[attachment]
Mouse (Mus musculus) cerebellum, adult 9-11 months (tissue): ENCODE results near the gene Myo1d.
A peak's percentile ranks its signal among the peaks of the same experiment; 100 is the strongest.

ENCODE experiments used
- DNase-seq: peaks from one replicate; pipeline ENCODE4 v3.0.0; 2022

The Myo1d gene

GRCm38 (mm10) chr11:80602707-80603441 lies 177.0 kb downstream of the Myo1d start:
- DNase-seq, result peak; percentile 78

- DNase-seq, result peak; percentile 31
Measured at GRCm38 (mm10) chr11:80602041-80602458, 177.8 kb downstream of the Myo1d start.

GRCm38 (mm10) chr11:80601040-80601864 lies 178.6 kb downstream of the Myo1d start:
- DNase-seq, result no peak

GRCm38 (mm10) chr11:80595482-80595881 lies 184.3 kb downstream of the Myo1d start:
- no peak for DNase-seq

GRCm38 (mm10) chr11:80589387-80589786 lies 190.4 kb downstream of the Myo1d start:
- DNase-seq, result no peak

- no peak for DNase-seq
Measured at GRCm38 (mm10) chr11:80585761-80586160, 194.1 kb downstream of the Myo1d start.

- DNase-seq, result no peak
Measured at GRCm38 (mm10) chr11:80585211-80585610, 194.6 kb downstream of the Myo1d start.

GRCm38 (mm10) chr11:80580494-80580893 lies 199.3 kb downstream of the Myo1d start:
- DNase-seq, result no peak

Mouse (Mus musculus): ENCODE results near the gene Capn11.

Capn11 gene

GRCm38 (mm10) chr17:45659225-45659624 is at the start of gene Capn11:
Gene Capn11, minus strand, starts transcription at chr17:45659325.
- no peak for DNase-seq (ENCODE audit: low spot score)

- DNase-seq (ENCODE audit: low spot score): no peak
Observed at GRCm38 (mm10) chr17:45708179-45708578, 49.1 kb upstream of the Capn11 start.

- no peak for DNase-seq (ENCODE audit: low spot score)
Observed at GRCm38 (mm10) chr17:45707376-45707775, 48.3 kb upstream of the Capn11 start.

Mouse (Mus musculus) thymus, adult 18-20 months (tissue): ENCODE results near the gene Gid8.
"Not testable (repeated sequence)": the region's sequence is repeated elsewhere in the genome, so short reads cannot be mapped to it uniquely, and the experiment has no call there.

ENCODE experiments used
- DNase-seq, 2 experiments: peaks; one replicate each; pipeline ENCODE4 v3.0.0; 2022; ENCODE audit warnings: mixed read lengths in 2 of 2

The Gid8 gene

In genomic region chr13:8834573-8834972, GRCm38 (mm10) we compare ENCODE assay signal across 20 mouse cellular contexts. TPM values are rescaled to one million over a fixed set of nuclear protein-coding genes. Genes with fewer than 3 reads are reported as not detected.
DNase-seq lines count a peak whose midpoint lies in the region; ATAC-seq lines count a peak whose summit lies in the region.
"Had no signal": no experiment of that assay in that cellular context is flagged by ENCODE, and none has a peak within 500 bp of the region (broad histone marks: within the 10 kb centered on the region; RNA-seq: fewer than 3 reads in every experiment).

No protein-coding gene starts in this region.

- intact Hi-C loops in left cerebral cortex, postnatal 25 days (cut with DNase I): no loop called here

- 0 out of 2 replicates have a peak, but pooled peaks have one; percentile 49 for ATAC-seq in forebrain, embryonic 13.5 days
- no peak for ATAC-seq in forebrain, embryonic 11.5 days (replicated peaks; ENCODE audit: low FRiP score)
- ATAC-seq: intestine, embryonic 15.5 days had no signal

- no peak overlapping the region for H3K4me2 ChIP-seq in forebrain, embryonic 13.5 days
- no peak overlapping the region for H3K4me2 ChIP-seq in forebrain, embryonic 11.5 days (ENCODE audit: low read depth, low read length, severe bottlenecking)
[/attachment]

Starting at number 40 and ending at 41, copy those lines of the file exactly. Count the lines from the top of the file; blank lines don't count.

- intact Hi-C loops in left cerebral cortex, postnatal 25 days (cut with DNase I): no loop called here

- 0 out of 2 replicates have a peak, but pooled peaks have one; percentile 49 for ATAC-seq in forebrain, embryonic 13.5 days